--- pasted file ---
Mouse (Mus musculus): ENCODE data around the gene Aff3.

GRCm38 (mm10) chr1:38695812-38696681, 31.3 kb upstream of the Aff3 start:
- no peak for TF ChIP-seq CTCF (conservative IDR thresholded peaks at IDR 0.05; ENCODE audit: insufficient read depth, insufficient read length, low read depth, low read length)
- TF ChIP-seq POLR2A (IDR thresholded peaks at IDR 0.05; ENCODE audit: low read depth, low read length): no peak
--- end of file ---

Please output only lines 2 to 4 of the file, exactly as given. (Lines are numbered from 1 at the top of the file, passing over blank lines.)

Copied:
GRCm38 (mm10) chr1:38695812-38696681, 31.3 kb upstream of the Aff3 start:
- no peak for TF ChIP-seq CTCF (conservative IDR thresholded peaks at IDR 0.05; ENCODE audit: insufficient read depth, insufficient read length, low read depth, low read length)
- TF ChIP-seq POLR2A (IDR thresholded peaks at IDR 0.05; ENCODE audit: low read depth, low read length): no peak